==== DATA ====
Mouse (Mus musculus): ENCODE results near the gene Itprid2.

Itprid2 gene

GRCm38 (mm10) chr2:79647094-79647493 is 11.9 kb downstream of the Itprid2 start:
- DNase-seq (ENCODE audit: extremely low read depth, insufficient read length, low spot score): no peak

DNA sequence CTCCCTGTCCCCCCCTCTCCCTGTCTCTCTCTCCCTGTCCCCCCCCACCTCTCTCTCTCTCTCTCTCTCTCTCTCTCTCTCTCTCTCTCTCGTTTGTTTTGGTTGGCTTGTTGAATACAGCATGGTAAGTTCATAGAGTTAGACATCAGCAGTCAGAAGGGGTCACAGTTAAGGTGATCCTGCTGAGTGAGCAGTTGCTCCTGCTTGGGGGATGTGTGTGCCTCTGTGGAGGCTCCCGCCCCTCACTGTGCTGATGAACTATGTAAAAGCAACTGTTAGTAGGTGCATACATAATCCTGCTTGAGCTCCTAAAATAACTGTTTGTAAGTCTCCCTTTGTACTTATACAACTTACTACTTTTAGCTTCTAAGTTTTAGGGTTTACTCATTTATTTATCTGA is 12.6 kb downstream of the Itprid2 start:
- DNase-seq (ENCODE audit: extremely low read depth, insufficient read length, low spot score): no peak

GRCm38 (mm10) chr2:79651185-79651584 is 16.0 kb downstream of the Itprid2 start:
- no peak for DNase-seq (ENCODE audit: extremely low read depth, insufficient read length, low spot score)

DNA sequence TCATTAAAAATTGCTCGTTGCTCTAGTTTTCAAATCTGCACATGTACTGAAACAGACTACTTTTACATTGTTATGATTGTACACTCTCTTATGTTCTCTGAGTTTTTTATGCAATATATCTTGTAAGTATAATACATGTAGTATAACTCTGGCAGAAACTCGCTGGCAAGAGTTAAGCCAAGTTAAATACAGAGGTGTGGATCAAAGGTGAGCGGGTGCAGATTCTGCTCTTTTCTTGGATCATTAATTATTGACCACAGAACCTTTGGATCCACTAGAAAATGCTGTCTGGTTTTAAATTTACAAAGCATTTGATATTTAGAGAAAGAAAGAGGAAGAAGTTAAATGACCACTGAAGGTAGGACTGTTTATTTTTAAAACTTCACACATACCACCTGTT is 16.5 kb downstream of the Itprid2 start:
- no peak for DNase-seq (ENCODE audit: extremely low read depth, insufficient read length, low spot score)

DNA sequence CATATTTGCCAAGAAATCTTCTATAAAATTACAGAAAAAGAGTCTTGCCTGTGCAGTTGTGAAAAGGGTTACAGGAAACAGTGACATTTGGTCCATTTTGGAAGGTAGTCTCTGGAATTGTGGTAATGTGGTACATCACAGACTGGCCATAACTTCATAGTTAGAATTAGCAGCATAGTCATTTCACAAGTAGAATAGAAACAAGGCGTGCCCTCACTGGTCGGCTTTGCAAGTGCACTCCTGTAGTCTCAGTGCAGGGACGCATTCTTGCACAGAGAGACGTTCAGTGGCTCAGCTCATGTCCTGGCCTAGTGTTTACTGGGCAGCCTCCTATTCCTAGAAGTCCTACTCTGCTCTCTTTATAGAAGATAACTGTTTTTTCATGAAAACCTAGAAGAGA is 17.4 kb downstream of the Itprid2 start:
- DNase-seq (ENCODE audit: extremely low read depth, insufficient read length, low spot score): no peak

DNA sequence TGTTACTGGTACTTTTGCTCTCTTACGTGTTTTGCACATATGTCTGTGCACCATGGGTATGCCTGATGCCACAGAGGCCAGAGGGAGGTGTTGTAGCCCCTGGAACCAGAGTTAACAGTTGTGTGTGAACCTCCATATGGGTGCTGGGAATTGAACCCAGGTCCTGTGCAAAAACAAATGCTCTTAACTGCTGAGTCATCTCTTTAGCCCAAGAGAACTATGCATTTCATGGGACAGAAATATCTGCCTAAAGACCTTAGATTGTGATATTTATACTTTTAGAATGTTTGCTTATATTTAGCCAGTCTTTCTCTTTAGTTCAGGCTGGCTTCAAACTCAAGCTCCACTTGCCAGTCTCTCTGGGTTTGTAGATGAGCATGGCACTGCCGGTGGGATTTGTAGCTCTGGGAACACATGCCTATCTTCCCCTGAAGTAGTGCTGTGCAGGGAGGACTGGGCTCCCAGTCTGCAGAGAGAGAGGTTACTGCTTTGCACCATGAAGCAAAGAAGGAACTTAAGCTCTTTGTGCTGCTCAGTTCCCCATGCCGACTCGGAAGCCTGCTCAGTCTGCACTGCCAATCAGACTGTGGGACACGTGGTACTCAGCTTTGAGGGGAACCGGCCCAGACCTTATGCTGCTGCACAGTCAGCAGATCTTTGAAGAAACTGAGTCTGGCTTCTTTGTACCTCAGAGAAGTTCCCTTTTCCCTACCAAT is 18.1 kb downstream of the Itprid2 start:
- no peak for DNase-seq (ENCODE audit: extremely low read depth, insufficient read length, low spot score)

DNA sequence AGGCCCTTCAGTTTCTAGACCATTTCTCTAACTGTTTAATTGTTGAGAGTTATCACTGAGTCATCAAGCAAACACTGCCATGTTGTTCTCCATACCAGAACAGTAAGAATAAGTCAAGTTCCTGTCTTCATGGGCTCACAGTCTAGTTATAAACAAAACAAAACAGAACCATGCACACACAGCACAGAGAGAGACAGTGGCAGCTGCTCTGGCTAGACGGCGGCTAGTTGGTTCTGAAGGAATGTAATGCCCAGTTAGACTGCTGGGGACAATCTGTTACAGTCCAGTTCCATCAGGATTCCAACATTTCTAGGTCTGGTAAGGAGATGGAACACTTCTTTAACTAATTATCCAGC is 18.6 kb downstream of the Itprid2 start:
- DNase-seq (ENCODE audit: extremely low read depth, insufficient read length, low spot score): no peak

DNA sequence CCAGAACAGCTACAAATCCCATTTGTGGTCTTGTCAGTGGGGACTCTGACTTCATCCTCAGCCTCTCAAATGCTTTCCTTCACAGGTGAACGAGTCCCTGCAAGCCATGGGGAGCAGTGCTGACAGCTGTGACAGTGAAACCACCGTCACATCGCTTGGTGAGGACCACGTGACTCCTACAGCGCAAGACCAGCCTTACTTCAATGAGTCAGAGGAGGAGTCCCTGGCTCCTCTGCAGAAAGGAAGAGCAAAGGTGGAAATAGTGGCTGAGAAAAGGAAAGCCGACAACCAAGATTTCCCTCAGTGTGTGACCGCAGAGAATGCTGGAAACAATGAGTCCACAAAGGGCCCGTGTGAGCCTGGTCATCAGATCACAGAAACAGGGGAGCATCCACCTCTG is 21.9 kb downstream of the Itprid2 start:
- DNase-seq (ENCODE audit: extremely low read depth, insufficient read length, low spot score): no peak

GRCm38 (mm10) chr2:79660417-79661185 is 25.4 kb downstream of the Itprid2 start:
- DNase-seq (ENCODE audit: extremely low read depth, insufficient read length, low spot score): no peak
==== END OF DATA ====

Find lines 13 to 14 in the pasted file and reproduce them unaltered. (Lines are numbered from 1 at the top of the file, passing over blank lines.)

DNA sequence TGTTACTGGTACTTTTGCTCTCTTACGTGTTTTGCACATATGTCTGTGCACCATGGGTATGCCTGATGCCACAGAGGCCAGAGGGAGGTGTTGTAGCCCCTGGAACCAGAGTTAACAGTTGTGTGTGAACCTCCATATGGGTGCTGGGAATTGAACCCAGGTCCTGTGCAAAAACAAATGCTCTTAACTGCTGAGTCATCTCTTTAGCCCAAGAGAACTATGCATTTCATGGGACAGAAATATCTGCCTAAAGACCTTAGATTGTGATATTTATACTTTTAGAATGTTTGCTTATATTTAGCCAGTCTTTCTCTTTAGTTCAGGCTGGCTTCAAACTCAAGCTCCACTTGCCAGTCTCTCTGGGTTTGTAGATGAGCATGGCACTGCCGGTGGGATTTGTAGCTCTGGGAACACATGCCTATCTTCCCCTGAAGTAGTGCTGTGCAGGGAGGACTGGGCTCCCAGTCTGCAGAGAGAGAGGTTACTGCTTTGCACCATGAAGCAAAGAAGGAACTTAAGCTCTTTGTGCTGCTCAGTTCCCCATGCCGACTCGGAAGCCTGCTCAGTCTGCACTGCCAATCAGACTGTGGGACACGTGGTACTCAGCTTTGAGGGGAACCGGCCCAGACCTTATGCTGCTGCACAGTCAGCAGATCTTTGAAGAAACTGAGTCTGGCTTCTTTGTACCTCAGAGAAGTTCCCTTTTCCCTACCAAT is 18.1 kb downstream of the Itprid2 start:
- no peak for DNase-seq (ENCODE audit: extremely low read depth, insufficient read length, low spot score)